28 RURAL FLOOR Rather than adjusting area wage indexes to achieve budget neutrality, the Secretary instead adjusted the standardized amount. The Secretary then carried forward the adjusted standardized amount from year to year. Example: If the rural floor threatened to increase aggregate payments in a particular year, a downward adjustment to the standardized amount was applied to offset the effect of the rural floor. The Problem: The Secretary duplicated prior adjustments by each year calculating the full amount of the adjustment necessary to counteract the effect of the rural floor and then applying that adjustment to a figure that includes adjustments carried over from previous years. The Cumulative Effect: The improperly duplicative budget neutrality adjustments reduced the payment levels below what they otherwise should have been.

29 RURAL FLOOR In Cape Cod Hosp. v. Sebelius, 630 F.3d 203 (D.C. Cir. 2011), the D.C. Circuit held that the Secretary’s application of the RFBNA for FY 2007 and 2008 was improperly computed as a result of methodological/mathematical errors on the part of the Secretary. See 76 FR 25787, 25787-26084 (May 5, 2011). Accordingly, under Cape Cod, the Secretary is obligated to correct the RFBNA to afford full and complete relief to the Provider regarding this issue.

30 RURAL FLOOR Based on Cape Cod, Providers settled and received payment for this issue from CMS just last year. Numerous Providers have since appealed the same issue and now CMS is offering to settle with these Providers as well. Still time to appeal the issue since the delay of the issuance of the NPRs, but better hurry!

31 COMPLIANCE: S-10 CMS, in its 2014 final rule, stated that Worksheet S-10 is the only national data source that includes uncompensated care cost data for all Medicare hospitals. CMS also detailed that it may proceed with a proposal to use S-10 to determine uncompensated care costs in the future, once hospitals are submitting accurate and consistent data through the worksheet. CMS further stated that, “hospitals attest to the accuracy and completeness of the information reported in the cost report at the time of submission”, when discussing the use of S-10 for payment purposes. CMS has not indicated when it will transition from the use of Medicaid + SSI days to S-10 data. Given the dollars at stake, and the audit/compliance risk once S-10 data is audited, now is the time for hospitals to ensure data reported on S-10 is accurate.

32 COMPLIANCE: 340B Audit and Compliance Activity Increasing in scope Concerns have been raised by Senator Grassley that savings under the 340B program are not being reinvested toward the mission of providing uncompensated care. House and Senate negotiators signed off on an increase in spending from $4.4MM to $10.2MM, which includes an additional $6MM for new 340B program integrity efforts. Hospitals that dispense 340B drugs can expect increased scrutiny through audit and enforcement activity. Published Audit Results 51 audits have been conducted, where results have been published 19 had no findings and 7 had findings corrected at audit 16 had major violations including the repayment of 340B discounts to the manufacturer 9 had major violations, but sanctions have yet to be published. In summary, 63% of the audits resulted in some type of violation and sanctions either levied or pending. Given the increased scrutiny and enforcement activity, hospitals should be conducting internal audits and/or engaging firms to conduct these audits as a third party as part of their ongoing compliance program.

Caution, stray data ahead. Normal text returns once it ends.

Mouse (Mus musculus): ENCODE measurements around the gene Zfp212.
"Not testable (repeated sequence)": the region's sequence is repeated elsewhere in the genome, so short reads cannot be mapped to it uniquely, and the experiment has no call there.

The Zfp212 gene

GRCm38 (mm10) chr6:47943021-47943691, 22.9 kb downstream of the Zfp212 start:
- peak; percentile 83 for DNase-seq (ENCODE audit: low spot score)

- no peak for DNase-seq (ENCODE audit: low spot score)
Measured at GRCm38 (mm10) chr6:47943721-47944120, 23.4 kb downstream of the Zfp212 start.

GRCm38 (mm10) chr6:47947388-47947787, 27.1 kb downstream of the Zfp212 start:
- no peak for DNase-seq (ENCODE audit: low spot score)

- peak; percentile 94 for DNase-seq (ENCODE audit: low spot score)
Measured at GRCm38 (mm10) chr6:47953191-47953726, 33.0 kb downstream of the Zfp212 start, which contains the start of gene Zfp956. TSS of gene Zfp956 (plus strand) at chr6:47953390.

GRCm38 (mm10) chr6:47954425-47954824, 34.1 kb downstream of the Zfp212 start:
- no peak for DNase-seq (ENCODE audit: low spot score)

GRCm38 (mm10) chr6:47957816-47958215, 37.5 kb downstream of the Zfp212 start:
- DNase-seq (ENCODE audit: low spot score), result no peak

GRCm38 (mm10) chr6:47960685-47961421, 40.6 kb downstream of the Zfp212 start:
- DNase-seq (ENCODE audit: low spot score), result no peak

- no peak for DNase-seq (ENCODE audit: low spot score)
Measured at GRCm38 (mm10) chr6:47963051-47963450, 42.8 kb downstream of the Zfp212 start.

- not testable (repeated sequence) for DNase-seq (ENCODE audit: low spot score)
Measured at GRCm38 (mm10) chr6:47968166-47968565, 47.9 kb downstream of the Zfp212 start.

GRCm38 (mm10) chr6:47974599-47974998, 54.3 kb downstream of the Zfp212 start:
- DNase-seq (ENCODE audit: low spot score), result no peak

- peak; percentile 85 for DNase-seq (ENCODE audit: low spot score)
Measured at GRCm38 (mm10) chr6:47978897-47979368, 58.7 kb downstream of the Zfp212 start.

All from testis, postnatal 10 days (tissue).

33 WHERE DO WE GO FROM HERE? Changes in Medicaid and Medicare DSH Reduction in reimbursement, more important than ever to preserve your appeal rights Changes in Appeals Rules Many pitfalls, Board is ruling against Providers on jurisdiction Must protest an item if no adjustment on cost report CMS Ruling 1498-R SSI Methodology applied to all NPRs that have issued over the last 2 years Board is no longer remanding Board is breaking DSH/SSI issue into multiple components Compliance S-10 340B

34 ABOUT THE SPEAKERS Corinna Goron President Healthcare Reimbursement Services 17101 Preston Road, Suite 220 Dallas, TX 75248 Phone: (214) 210-0881 Fax: (214) 210-0889 Email: Kristin L. DeGroat, Esq. Healthcare Reimbursement and Compliance Counsel Southwest Consulting Associates 2805 N. Dallas Parkway, Suite 620 Plano, TX 75093 Main: (972) 732-8100 Direct: (682) 518-1489 Fax: (972) 732-7775 Email: